What do leading Republicans have to say about the executive branch's fake news videos?
ASK THIS | March 16, 2005
If Bush's allies are critical, then the propaganda charge can't be written off as mere partisan bickering.
By Barry Sussman
Q. For Republican elected officials: In his press conference on March 16, President Bush defended the executive branch's practice of making and distributing videos for TV stations to run as independently gathered news. What is your view: Is this a legitimate practice for the executive branch?
Let’s see if I've got this right. Some news organizations are chastising the Bush Administration for putting out propaganda in the guise of video news releases while, at the same time, other media outlets are removing the government ID and running the videos as news.
The Comptroller General, the head of the Government Accountability Office, said distribution of videos made to look like real news reports is unethical and contrary to appropriations law. But the Justice Department has instructed the executive branch to ignore the Accountability Office.
On March 16, Ken Herman of Cox News Service asked Bush a sharp, clear question about all this. In response, the president defended the practice as a means of getting information to the public, and used the Maurice Stans defense, saying earlier administrations had done it. An excerpt of the question and answer:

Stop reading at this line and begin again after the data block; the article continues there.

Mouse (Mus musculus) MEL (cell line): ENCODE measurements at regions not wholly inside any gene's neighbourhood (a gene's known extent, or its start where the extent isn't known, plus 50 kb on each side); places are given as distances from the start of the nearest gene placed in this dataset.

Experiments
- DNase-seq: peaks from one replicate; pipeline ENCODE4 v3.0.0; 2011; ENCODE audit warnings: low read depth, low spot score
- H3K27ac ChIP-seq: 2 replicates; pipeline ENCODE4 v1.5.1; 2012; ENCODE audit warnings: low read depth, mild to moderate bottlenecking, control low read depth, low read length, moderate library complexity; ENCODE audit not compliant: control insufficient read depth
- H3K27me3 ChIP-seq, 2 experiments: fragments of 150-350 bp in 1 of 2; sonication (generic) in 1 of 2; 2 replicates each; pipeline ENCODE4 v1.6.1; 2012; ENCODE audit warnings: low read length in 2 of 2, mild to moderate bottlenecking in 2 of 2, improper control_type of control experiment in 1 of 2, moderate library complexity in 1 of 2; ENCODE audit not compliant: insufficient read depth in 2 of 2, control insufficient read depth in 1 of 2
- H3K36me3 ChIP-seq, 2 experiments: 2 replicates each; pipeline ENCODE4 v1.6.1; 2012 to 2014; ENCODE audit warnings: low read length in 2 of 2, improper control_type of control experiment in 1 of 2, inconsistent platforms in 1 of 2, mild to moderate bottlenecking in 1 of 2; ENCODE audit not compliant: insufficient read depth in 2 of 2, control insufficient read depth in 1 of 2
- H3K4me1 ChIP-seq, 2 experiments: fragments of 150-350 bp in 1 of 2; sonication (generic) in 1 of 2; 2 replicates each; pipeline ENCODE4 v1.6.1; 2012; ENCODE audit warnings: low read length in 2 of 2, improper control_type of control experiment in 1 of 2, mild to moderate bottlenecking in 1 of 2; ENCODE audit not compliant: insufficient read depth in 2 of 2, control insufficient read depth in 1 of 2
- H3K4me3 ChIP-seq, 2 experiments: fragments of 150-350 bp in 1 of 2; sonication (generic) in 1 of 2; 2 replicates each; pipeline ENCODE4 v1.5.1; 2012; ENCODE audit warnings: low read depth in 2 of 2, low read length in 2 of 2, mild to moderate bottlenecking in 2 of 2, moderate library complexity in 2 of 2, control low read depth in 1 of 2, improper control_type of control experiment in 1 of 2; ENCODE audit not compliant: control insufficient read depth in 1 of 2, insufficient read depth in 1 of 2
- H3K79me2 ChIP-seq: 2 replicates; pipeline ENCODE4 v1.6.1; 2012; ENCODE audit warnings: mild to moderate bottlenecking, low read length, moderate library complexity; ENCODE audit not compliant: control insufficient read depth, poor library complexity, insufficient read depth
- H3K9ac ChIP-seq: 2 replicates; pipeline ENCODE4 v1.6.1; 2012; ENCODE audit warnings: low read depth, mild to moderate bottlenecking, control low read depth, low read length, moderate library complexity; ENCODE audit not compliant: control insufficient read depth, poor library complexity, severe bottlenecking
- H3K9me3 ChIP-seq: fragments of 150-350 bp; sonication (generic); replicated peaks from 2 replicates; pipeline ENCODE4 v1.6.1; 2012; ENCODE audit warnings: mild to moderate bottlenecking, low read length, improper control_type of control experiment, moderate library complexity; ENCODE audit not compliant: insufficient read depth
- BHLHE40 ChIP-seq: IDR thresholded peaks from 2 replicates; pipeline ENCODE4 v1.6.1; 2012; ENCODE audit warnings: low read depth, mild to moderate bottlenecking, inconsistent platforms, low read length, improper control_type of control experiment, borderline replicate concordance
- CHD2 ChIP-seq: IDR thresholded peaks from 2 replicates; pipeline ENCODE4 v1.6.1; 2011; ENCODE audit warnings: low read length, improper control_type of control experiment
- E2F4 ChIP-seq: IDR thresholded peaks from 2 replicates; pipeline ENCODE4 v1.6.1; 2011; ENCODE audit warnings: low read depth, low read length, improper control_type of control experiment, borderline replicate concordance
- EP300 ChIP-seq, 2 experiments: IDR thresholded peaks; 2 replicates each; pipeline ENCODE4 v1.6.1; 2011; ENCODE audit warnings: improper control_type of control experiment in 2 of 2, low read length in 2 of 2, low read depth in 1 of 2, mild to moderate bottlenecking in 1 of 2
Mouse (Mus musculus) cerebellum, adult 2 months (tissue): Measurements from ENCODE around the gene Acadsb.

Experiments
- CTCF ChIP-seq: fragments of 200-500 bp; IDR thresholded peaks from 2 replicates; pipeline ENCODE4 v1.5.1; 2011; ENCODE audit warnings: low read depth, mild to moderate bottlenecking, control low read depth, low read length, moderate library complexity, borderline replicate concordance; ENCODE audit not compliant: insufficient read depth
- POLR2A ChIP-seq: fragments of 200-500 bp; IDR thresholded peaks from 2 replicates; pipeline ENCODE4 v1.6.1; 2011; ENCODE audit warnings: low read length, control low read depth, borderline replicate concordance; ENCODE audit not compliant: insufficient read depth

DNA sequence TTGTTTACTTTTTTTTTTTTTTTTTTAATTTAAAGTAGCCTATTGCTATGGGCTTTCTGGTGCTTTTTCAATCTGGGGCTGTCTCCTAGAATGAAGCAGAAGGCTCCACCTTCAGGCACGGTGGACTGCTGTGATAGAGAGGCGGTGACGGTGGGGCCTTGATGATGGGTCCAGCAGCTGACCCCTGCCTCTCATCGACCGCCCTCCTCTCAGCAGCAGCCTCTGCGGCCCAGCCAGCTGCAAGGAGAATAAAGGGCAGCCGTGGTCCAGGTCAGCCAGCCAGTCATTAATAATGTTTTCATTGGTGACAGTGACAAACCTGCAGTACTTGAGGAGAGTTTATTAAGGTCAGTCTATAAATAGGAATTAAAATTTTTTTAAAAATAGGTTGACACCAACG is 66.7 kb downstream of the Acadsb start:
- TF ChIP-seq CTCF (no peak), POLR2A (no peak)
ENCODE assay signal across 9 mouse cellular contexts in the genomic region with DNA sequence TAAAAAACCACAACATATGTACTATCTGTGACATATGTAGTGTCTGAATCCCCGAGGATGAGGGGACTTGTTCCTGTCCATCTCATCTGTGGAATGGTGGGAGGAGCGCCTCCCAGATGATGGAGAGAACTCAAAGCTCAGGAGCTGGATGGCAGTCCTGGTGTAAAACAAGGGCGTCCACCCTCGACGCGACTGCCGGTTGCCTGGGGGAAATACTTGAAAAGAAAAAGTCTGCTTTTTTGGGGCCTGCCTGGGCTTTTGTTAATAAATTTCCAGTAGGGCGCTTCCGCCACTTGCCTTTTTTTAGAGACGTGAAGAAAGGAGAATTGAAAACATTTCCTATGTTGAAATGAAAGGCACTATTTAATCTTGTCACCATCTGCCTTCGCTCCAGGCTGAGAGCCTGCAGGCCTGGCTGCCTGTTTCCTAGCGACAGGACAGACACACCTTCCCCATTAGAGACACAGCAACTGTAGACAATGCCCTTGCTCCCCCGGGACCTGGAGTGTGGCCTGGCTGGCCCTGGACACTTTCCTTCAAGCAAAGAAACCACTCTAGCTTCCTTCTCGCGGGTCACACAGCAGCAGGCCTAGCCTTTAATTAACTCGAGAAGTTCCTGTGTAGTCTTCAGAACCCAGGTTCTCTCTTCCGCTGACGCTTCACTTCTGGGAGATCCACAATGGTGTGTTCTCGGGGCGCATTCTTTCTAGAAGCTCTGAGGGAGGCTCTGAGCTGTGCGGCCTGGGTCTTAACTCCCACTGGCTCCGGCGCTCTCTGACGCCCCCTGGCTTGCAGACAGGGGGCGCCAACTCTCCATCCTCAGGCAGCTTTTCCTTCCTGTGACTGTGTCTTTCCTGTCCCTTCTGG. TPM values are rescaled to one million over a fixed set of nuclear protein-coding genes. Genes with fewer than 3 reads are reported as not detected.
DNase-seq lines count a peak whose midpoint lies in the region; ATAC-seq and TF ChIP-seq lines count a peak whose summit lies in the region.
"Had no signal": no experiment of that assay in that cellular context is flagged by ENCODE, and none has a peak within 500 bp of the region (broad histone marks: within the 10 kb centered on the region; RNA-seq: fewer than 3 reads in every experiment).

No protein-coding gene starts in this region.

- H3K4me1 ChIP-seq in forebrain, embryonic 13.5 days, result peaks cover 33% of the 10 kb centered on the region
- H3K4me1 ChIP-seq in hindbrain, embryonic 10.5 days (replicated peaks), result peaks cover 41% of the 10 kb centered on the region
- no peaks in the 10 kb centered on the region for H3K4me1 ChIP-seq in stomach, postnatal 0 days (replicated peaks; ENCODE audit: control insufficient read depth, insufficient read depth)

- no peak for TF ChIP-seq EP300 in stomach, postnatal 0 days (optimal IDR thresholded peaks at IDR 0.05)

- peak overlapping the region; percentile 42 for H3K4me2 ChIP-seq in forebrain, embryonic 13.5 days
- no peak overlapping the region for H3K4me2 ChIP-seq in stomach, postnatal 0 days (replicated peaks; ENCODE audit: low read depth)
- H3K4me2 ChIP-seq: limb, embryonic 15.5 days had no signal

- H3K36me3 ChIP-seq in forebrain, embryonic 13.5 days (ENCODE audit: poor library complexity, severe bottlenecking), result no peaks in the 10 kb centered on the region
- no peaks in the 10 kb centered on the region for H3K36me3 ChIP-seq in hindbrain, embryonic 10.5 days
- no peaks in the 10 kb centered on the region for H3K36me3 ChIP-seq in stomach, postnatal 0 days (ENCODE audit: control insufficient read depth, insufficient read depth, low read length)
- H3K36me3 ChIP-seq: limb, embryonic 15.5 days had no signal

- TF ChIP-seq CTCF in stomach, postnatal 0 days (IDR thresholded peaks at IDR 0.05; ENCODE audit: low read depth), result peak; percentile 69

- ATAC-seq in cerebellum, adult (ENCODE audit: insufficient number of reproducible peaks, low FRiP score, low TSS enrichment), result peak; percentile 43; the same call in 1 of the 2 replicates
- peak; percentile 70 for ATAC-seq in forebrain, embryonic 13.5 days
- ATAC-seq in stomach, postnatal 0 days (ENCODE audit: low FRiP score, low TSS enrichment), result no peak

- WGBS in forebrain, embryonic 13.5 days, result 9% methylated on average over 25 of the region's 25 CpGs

HERMAN: Mr. President… Does it raise ethical questions about the use of government money to produce stories about the government that wind up being aired with no disclosure that they were produced by the government?
BUSH: ...There is a Justice Department opinion that says these pieces are within the law so long as they're based upon facts, not advocacy. And I expect our agencies to adhere to that ruling, to that Justice Department opinion. This has been a longstanding practice of the federal government to use these types of videos.
The comptroller general passes the reasonable-person test for logic and ethics and the president flunks it, trying as he does to assert the preposterous notion that fake news — trickery and deceit — is educational and serves democracy.
But there is a problem. While news organizations certainly should report on this issue, members of the the media may not appear to many people as the best, most independent judges of the question. For one thing, it involves them. And for another, they may be seen by some as just another squawking pressure group, which is how the White House likes to portray the media.
Reporters should put the question about the fake videos not to groups that may be seen as adversaries of Bush but rather to his allies, including Republican governors, senators and other GOP figures. I expect some of them will have strong opinions on the issue, if asked.
And rather than just fulminate, reporters and editors should be hard at work trying to find the extent of the propaganda abuse. Bush is drawing the line on videos "based upon facts, not advocacy." That's a hard distinction these days, but not impossible. And how much money is being spent on PR? What does that include? Is it a domestic problem only, or, as Defense Secretary Rumsfeld has urged in the past, is the U.S. putting out disinformation abroad?
Barry Sussman is the editor of the Nieman Watchdog Project. He is the author of The Great Cover-Up: Nixon and the Scandal of Watergate, now in its fourth edition.